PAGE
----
For example I've worked with a government-mandated rule which says that you truncate the result (in cents) to 1 decimal place, then round up everything which isn't an exact number of cents to the next higher cent.

And has anybody challenged this? Sometimes I think they bring in these rules just to see if we're still awake. Either that, or it's jobs for the boys. What about penny shaving? I've actually come across a rule that would theoretically make it legal, but was the gov interested? Nah: these are them, until someone much higher up than you tells us otherwise.

Our taxes, my friend. And in most cases KISS works best.

Winston
 
Greg Ferguson
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Thanks for all of your replies and suggestions. I decided to look more into the use of BigDecimal and realized that it wasn't as confusing as I first thought. I decided to use it in my project and the results are just what I hoped. Since I'm so far ahead in the class, I'm not going to post the working code for the hardest parts of this project. I have posted the code for the easier part though just to show one of the ways I'm using BigDecimal. The part I'm not posting involves breaking down the displayed amount into $1 bills, quarters, dimes, nickels, and pennies to get the least amount of change.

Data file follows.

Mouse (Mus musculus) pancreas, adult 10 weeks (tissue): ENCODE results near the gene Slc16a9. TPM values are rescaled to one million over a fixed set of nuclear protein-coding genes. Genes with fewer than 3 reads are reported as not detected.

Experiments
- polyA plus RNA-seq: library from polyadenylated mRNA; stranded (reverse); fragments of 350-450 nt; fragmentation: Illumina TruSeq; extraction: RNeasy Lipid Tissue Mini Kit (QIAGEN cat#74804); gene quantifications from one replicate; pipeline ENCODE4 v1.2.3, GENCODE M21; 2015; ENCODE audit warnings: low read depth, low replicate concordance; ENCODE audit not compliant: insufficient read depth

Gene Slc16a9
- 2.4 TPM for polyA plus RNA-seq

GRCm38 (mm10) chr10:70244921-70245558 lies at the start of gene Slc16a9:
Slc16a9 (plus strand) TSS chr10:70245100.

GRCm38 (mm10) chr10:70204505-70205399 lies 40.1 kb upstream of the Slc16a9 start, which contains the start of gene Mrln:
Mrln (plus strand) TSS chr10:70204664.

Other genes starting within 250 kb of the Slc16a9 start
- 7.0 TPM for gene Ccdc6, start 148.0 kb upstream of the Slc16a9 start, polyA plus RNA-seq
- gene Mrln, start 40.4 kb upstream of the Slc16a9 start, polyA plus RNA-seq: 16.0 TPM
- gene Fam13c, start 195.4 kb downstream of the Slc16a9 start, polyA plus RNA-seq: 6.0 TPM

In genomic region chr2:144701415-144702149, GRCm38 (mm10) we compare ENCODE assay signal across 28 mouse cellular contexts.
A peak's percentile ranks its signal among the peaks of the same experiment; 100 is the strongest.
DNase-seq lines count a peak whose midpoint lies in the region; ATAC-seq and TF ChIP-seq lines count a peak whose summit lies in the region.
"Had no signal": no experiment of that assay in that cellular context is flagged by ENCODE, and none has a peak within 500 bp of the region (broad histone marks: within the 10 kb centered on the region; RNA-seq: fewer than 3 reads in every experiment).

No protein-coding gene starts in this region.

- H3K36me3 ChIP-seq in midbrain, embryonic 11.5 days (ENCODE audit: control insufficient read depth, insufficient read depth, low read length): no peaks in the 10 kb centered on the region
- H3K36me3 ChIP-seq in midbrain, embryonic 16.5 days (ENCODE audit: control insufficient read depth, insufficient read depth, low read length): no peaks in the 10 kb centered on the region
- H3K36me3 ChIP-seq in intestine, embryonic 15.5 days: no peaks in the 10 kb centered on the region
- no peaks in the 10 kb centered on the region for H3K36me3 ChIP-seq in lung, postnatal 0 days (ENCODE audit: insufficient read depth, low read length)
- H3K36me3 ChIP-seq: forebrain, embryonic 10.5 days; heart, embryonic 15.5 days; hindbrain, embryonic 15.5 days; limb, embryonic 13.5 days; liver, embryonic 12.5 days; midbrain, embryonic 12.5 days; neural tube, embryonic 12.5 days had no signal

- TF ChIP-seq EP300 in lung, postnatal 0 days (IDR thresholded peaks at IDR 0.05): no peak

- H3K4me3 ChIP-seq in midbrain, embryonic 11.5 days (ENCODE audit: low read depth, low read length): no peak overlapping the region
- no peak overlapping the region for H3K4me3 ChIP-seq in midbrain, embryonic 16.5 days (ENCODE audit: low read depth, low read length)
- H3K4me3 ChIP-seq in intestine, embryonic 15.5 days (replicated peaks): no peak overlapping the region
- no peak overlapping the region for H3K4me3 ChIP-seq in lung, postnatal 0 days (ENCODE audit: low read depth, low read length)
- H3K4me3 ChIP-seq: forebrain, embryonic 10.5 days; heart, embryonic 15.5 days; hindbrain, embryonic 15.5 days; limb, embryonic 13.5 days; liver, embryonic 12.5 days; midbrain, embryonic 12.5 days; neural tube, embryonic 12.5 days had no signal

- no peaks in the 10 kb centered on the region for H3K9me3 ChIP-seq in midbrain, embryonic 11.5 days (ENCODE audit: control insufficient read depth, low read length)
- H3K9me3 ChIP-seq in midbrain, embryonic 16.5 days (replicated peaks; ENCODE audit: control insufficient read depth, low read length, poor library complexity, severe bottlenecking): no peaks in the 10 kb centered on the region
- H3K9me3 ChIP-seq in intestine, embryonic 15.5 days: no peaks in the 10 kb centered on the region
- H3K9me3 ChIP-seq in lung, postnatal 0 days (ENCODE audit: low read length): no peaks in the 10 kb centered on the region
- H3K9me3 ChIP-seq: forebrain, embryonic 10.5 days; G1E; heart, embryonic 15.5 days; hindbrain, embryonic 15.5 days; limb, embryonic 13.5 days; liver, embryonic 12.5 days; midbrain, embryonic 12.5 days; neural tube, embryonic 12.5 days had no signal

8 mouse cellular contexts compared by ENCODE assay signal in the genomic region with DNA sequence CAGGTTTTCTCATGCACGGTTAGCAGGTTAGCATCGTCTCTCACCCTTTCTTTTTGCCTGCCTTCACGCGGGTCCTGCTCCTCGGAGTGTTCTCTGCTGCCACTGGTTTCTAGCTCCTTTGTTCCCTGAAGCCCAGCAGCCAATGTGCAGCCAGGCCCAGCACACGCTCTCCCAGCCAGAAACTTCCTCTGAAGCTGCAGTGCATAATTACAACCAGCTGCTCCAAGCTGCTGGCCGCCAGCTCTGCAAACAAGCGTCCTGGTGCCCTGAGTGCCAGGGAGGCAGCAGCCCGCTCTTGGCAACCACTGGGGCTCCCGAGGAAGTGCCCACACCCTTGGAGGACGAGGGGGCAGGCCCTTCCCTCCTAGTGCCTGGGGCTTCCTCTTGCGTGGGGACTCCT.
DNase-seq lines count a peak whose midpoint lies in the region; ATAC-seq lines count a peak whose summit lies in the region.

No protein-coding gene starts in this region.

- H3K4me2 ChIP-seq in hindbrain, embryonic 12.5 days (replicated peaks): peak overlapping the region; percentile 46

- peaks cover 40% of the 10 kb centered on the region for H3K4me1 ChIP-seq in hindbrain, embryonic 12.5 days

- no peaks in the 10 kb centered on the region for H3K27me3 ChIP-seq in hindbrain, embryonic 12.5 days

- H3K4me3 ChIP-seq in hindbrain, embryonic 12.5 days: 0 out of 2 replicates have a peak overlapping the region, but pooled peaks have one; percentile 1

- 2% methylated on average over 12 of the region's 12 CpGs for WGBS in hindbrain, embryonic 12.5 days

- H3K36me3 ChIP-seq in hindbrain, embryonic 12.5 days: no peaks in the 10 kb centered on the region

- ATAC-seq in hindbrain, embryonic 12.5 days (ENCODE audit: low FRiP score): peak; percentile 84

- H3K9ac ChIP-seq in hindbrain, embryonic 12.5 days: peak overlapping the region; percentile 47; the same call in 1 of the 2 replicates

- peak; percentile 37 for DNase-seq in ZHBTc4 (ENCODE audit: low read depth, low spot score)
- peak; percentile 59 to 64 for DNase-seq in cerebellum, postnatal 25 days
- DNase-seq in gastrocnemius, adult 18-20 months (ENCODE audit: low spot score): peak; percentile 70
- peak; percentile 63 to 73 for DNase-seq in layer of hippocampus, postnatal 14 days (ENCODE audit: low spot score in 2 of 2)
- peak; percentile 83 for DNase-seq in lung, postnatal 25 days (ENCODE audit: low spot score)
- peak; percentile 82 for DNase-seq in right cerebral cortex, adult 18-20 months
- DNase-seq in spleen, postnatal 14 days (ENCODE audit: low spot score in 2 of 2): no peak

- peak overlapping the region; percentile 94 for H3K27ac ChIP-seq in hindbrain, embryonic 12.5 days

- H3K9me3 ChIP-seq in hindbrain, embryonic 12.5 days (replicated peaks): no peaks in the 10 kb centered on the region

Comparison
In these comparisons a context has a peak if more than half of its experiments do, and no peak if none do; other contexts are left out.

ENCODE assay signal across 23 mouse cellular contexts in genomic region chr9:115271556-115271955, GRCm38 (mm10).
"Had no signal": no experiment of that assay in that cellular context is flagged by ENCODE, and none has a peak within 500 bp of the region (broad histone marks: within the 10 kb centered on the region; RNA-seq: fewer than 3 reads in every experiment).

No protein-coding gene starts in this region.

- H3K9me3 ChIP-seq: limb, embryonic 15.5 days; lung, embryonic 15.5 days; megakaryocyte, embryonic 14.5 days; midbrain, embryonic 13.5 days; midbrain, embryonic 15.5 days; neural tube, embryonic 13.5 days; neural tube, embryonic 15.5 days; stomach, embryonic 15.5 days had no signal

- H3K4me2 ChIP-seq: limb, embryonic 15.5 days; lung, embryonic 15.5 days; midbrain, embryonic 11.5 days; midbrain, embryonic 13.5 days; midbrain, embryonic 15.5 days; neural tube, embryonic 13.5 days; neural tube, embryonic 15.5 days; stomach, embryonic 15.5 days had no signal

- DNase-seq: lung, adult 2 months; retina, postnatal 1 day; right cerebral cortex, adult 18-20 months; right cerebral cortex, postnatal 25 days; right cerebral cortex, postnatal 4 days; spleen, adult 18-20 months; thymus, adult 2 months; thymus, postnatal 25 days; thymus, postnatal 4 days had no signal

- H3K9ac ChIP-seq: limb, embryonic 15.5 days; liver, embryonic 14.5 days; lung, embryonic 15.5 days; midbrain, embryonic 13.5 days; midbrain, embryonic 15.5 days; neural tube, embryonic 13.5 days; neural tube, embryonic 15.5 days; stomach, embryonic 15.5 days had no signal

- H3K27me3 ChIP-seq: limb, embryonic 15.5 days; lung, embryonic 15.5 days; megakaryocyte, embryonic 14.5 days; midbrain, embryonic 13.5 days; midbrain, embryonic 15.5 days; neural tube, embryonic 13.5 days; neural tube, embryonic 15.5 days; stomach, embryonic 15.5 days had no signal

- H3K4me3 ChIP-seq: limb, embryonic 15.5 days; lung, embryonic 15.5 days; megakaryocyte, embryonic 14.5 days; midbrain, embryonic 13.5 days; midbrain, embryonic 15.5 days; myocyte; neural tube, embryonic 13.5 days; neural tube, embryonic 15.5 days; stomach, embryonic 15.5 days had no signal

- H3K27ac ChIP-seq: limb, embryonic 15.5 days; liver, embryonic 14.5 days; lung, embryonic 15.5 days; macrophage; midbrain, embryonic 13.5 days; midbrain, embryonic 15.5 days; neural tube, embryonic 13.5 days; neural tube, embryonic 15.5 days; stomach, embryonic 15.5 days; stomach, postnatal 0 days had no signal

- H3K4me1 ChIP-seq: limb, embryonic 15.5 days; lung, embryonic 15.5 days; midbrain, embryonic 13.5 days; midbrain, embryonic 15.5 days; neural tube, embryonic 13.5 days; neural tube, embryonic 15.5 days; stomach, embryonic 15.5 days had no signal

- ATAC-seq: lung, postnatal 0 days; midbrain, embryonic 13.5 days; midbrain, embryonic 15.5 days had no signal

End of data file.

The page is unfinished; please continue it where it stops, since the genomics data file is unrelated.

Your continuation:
I would like some suggestions on whether or not I could have coded this with less lines or if you see anything redundant or useless; I appreciate your feedback. Thanks.

 
Paul Clapham
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These three lines:



Read the API documentation for the BigDecimal constructor "BigDecimal(double)", and then rewrite them with code which works better and has one fewer line.
 
Greg Ferguson
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Thanks for pointing that out Paul. I think I understand what you were saying. I rewrote the code and eliminated two lines from the previous code I posted, here's the revision.